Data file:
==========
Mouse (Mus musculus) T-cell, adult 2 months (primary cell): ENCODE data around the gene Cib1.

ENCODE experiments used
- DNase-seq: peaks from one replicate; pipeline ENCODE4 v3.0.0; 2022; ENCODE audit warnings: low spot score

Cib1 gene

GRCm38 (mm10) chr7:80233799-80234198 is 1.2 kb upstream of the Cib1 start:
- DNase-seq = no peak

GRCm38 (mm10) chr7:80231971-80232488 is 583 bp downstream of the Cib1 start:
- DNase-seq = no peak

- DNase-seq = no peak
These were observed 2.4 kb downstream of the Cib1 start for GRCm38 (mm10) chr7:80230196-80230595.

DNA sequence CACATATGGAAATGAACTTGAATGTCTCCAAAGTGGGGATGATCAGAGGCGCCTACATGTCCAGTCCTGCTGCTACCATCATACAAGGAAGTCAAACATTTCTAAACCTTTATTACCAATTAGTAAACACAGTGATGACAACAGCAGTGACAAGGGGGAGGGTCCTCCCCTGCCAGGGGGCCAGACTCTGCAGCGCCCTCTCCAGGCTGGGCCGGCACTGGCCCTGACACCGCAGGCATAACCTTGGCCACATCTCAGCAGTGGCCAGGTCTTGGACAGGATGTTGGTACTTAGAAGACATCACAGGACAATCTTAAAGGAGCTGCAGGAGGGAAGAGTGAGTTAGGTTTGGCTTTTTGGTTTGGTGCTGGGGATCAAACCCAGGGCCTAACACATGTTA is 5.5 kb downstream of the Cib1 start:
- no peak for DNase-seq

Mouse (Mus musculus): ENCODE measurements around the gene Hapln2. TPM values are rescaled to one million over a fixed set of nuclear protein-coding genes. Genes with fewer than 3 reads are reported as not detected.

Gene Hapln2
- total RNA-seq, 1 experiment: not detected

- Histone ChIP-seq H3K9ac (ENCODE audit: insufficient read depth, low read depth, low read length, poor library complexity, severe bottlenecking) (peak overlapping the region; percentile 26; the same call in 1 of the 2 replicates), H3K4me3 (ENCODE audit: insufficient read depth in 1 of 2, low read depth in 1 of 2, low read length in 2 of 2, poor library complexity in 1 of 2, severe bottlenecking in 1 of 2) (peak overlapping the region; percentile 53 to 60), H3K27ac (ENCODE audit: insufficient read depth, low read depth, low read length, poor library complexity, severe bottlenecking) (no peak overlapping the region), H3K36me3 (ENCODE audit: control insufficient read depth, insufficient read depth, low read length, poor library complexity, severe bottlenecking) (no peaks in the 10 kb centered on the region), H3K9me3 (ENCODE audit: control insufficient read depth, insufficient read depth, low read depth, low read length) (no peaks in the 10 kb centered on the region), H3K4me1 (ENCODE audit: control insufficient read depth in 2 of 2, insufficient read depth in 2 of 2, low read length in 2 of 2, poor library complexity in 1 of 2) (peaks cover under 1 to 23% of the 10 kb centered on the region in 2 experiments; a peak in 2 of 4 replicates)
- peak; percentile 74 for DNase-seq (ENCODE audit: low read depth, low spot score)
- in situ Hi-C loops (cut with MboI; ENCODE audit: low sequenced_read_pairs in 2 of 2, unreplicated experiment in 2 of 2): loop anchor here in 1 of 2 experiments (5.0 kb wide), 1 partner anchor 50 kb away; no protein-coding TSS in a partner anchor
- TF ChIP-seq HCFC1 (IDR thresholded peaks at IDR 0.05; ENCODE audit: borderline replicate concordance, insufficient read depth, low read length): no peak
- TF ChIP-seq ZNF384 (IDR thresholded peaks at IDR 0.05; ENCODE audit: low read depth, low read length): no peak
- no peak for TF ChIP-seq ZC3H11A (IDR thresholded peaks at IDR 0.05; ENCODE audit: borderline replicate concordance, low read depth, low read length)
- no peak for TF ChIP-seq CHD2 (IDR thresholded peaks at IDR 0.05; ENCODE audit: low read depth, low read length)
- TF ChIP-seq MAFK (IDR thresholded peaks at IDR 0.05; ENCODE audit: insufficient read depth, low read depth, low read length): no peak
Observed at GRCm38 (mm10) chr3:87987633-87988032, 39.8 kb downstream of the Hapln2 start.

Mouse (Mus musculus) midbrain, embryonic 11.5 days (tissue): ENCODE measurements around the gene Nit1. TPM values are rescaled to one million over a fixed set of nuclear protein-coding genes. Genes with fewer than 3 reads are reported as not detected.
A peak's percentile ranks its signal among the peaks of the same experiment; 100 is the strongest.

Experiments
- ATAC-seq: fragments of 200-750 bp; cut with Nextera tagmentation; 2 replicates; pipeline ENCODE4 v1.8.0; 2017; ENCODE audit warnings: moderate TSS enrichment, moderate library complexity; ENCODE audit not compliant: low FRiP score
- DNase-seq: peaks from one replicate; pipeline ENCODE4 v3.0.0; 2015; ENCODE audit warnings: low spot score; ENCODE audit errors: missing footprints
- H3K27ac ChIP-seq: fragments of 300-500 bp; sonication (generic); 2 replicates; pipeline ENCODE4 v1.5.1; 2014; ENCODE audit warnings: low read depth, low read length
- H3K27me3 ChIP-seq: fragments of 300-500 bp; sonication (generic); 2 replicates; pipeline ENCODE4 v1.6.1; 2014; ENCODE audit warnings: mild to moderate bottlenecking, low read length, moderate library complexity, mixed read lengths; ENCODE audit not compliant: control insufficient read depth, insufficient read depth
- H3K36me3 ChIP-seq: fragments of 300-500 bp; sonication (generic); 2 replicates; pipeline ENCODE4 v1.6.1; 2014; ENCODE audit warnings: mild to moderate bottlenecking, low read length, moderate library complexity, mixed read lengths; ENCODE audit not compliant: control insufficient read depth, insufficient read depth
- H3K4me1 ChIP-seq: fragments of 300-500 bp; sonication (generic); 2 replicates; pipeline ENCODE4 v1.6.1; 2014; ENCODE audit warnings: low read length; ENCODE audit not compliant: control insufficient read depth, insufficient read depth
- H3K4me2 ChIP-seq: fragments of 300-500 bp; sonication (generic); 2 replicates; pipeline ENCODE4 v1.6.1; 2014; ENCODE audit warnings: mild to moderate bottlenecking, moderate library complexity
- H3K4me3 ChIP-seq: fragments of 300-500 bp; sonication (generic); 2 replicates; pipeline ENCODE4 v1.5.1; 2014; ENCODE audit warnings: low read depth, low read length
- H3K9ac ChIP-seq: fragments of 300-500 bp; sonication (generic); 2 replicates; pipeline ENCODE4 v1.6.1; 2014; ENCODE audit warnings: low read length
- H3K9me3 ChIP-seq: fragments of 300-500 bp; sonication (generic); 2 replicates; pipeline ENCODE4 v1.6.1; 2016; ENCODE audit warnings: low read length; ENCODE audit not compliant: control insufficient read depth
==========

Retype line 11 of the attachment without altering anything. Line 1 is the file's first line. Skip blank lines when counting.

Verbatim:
DNA sequence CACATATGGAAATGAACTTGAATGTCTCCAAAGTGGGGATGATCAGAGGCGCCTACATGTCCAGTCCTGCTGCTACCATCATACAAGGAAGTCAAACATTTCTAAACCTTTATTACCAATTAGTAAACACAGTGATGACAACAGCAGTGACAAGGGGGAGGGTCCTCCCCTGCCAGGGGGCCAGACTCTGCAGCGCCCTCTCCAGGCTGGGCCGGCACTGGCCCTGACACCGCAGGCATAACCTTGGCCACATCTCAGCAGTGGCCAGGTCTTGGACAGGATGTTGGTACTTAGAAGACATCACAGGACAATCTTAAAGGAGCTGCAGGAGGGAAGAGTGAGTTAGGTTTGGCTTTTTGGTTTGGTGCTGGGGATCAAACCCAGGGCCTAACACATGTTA is 5.5 kb downstream of the Cib1 start: